To Rise Again at a Decent Hour – Joshua Ferris

I think this post should start with an apology. We have reached the morning of the Man Booker shortlist announcement with a mere two longlist reviews on the blog. I agree. Disappointing. I have tried to make up for this with inspiring baking recipes and cool literary products out there, but sometimes, all you want to see is a book review. I understand. So please do accept my heartfelt apology. I know you haven’t heard from Perks in a while either. She’s still with us, but has been incredibly busy too – I’m sure she’ll explain when she returns soon!

In a last ditch effort to redeem myself, I’m sneaking in another review before the announcement. This weekend, I finished Joshua Ferris’ To Rise Again at a Decent Hour – Ferris’ third novel that is billed to:

‘cut to the very heart of modern existence: the meaning of life, the certainty of death and the importance of good oral hygiene’39.Joshua Ferris-To Rise Again At A Decent Hour cover

The final of these points is true. Never have I felt more conscious of my own dental regime than whilst reading this novel. To illustrate the overwhelming emphasis that Ferris put on the importance of oral hygiene (driving protagonist’s Paul O’Rourke’s profession as a talented and successful dentist) – as I completed my weekly trip to the supermarket, I had to replenish my own mouth care supplies – new toothbrush, different toothpaste, floss – the lot. I determine to go to my dentist and demonstrate that I am doing all I can to keep my mouth in top condition. Paul would be proud. 

Anyway.

The book follows Paul as he continues to reluctantly bumble along as a New Yorker, unashamedly support the Red Sox (until they start winning their games, after which he becomes rather disaffected with the whole thing) and fulfil his work as a busy dentist. But life has lost any further meaning for him. His mind is repeatedly drawn to reminisce and, mainly, regret his past decisions – namely in matters of love – and to question the optimism of those around him. He’s distracted, aloof and detached from modern life.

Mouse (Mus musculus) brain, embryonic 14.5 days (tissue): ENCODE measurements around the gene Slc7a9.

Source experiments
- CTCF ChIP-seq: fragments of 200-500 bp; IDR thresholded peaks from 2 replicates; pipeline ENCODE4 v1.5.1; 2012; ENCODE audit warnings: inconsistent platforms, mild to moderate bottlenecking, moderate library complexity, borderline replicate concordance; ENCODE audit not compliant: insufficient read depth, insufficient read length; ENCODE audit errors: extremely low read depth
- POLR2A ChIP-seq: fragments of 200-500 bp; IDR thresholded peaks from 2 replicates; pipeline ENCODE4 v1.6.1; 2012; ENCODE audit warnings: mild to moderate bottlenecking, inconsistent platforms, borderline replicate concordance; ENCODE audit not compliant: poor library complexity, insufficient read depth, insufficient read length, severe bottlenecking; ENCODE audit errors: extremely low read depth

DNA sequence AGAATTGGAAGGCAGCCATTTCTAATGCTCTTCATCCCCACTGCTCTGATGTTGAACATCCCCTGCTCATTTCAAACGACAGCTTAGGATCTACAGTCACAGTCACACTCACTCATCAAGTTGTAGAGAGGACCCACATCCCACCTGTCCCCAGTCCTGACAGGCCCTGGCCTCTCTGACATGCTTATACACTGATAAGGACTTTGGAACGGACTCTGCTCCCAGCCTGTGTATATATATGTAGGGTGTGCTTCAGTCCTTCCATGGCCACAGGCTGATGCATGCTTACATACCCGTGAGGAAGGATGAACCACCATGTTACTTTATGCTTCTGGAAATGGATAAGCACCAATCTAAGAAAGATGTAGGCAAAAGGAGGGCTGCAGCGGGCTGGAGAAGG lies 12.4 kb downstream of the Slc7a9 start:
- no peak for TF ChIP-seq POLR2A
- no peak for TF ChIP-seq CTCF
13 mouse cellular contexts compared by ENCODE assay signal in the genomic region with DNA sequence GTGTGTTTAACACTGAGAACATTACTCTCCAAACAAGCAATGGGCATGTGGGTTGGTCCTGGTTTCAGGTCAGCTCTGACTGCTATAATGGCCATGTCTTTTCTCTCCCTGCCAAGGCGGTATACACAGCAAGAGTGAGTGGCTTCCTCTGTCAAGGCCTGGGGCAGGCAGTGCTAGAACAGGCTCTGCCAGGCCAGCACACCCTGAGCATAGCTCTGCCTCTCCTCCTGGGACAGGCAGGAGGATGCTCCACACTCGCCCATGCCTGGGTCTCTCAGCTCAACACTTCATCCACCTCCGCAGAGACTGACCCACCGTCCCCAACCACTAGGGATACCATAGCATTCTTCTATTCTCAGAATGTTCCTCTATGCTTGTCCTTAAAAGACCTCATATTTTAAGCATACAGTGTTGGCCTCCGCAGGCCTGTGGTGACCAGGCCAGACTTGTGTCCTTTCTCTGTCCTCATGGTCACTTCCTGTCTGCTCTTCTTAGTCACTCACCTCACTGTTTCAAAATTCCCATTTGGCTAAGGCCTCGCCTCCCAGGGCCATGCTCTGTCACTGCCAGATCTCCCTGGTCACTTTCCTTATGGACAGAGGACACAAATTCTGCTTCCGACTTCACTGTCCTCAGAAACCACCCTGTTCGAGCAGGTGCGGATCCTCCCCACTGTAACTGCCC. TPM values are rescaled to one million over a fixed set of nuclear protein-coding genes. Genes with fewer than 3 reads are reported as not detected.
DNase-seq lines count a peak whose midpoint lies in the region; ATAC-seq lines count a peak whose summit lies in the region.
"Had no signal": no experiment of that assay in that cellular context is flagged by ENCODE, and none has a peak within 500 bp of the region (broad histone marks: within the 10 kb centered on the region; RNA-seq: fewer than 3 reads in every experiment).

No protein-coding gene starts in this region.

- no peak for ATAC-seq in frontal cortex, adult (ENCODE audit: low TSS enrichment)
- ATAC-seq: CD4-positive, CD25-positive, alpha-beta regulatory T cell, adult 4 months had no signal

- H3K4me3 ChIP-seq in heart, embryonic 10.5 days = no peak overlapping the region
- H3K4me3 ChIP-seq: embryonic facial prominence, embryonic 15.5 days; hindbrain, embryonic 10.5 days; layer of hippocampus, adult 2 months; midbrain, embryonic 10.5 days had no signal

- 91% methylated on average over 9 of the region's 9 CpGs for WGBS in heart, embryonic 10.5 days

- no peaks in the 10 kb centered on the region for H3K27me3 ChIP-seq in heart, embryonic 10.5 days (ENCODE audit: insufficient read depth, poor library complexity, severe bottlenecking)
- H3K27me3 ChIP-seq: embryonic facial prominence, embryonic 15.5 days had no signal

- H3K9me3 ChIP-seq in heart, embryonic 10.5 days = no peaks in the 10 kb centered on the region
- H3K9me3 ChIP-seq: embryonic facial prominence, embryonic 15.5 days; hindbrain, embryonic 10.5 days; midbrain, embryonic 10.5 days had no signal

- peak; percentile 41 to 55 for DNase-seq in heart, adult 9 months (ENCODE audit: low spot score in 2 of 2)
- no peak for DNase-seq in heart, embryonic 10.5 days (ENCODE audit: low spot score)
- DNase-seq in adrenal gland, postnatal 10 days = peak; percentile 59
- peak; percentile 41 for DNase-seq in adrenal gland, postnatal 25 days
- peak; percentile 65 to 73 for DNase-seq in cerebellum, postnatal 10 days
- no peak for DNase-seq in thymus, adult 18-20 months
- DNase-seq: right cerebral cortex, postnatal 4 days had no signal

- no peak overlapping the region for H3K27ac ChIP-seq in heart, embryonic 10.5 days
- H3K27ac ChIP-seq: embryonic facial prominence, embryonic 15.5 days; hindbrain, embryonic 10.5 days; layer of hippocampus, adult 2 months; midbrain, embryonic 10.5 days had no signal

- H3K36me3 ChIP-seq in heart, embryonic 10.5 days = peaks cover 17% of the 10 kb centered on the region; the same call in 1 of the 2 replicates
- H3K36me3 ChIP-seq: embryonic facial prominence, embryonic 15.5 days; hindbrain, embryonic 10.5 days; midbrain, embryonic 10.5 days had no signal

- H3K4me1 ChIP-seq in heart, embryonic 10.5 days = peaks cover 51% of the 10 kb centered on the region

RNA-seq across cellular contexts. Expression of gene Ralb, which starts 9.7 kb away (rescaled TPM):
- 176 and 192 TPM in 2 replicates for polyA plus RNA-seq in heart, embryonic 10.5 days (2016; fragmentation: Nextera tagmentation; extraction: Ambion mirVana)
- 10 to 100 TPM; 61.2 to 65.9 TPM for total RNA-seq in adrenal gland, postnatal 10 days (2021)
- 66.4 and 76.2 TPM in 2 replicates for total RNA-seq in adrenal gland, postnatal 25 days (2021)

When a patient, still woozy from his dose of anaesthetic gas (tooth extraction), informs Paul that he is an ‘Ulm‘, it seems an harmless, if odd, word. But when Paul, always one for keeping his identity hidden online and mainly restricted to Red Sox forums, suddenly develops a prominently controversial online identity through Twitter, Facebook and even a new website for his practice, it is clear that being an ‘Ulm’ has far greater significance for his impersonator. Turns out an ‘Ulm’ is a descendent of a Biblical tribe (the Amalekites) who were almost completely exterminated the Israelites… but not quite.

And so Paul’s quest begins. But the case of identifying his impersonator becomes almost a side-story as lengthy passages on religion, culture and identity dominate this novel. It’s a difficult book to ‘define’ – the Telegraph call it ‘a comic theological thriller’, though it isn’t a gripping page-turner that you associate with the thriller genre. It is certainly funny at times, the ‘stool sample‘ blurt causing me to laugh sharp and loud to the surprise of my fellow train travellers, and its exploration of the nature of belief and disbelief is intelligently written. But I felt there was something lacking – it didn’t strike me as a fulfilled novel. At times, it was threatened by its own weighty notions. The numerous diatribes distracted from the flow and sense of purpose in the novel which meant that I found it incredibly difficult to pick it up again, my sense of direction lost amongst the history of the Amalekites.

I can see why the book made the longlist: Ferris has written an impressively profound and inventive book, there a moments of comic genius and he addresses some difficult theological issues. But overall, I don’t consider it to be a shortlist title (she says, having not read the majority of the longlist yet). I finished the novel wanting more – its story was lost amongst the frequent, dense digressions which made for a lack in momentum. This is a dangerous call to make so close to the announcement, but there it is. We’ll see if the judges agree!

The plan now on is to make sure we have read the shortlist titles (hopefully before the winner is announced – I am on holiday next week so that should help!) and get all those reviewed here. Then we shall return to the other longlisted titles, as promised, with the (dis)advantage of hindsight.

Would love to hear what you thought of To Rise Again at a Decent Hour. Remember to floss!

*UPDATE* So the judges didn’t agree and it is on the shortlist. I’m slightly disappointed with this decision but, as I said, I will have to read the others first to have a full perspective.  Think I’ll read Howard Jacobson’s J next!

– Franny

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